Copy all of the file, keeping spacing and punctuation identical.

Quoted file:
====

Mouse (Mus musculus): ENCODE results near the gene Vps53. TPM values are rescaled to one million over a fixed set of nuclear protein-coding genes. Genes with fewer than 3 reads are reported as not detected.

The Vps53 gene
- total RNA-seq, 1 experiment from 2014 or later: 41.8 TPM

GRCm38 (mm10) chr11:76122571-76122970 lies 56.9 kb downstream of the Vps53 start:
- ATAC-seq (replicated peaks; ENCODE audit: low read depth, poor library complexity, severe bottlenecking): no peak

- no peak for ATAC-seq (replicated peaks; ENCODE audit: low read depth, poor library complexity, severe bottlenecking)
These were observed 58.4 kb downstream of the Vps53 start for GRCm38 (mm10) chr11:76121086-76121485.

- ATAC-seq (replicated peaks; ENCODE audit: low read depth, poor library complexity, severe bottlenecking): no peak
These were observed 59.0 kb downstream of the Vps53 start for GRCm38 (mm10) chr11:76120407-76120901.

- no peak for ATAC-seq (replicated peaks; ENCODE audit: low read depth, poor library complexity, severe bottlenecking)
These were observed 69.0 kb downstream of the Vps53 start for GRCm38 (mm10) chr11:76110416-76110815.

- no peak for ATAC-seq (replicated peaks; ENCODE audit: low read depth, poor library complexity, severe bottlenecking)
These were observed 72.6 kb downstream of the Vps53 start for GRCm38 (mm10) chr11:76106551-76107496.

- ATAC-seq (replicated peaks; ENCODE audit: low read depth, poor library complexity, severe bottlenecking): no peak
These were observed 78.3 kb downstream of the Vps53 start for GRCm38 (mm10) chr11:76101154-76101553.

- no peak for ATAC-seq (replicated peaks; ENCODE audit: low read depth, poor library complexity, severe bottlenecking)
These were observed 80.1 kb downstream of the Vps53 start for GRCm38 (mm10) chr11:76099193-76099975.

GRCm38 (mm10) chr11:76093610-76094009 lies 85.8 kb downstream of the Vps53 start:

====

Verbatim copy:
Mouse (Mus musculus): ENCODE results near the gene Vps53. TPM values are rescaled to one million over a fixed set of nuclear protein-coding genes. Genes with fewer than 3 reads are reported as not detected.

The Vps53 gene
- total RNA-seq, 1 experiment from 2014 or later: 41.8 TPM

GRCm38 (mm10) chr11:76122571-76122970 lies 56.9 kb downstream of the Vps53 start:
- ATAC-seq (replicated peaks; ENCODE audit: low read depth, poor library complexity, severe bottlenecking): no peak

- no peak for ATAC-seq (replicated peaks; ENCODE audit: low read depth, poor library complexity, severe bottlenecking)
These were observed 58.4 kb downstream of the Vps53 start for GRCm38 (mm10) chr11:76121086-76121485.

- ATAC-seq (replicated peaks; ENCODE audit: low read depth, poor library complexity, severe bottlenecking): no peak
These were observed 59.0 kb downstream of the Vps53 start for GRCm38 (mm10) chr11:76120407-76120901.

- no peak for ATAC-seq (replicated peaks; ENCODE audit: low read depth, poor library complexity, severe bottlenecking)
These were observed 69.0 kb downstream of the Vps53 start for GRCm38 (mm10) chr11:76110416-76110815.

- no peak for ATAC-seq (replicated peaks; ENCODE audit: low read depth, poor library complexity, severe bottlenecking)
These were observed 72.6 kb downstream of the Vps53 start for GRCm38 (mm10) chr11:76106551-76107496.

- ATAC-seq (replicated peaks; ENCODE audit: low read depth, poor library complexity, severe bottlenecking): no peak
These were observed 78.3 kb downstream of the Vps53 start for GRCm38 (mm10) chr11:76101154-76101553.

- no peak for ATAC-seq (replicated peaks; ENCODE audit: low read depth, poor library complexity, severe bottlenecking)
These were observed 80.1 kb downstream of the Vps53 start for GRCm38 (mm10) chr11:76099193-76099975.

GRCm38 (mm10) chr11:76093610-76094009 lies 85.8 kb downstream of the Vps53 start: